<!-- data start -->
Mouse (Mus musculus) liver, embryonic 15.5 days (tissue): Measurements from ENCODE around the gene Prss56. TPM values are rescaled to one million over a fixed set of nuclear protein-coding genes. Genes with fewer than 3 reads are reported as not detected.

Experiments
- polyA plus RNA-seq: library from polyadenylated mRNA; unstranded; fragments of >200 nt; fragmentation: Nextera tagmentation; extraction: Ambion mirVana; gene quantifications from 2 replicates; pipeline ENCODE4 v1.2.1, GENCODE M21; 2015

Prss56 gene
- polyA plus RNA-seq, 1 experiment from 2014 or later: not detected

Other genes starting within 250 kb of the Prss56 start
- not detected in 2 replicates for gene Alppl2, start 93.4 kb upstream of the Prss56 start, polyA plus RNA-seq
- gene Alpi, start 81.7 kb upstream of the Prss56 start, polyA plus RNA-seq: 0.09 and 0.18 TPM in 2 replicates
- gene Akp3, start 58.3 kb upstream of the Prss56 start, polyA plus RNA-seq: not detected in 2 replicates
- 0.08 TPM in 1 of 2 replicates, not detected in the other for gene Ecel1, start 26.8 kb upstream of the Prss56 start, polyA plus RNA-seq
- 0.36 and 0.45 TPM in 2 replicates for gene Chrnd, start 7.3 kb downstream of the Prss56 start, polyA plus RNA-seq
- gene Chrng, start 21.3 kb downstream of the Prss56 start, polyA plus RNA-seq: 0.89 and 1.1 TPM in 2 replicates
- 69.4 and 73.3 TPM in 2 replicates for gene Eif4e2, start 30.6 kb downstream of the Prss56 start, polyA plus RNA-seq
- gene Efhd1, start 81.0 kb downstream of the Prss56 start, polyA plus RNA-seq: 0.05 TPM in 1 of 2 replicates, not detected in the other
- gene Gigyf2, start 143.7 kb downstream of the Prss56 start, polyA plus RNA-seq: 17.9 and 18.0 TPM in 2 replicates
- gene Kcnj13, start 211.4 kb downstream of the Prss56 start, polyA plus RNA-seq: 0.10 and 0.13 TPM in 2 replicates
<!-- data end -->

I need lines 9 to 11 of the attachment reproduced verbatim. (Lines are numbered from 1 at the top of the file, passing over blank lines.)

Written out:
- gene Akp3, start 58.3 kb upstream of the Prss56 start, polyA plus RNA-seq: not detected in 2 replicates
- 0.08 TPM in 1 of 2 replicates, not detected in the other for gene Ecel1, start 26.8 kb upstream of the Prss56 start, polyA plus RNA-seq
- 0.36 and 0.45 TPM in 2 replicates for gene Chrnd, start 7.3 kb downstream of the Prss56 start, polyA plus RNA-seq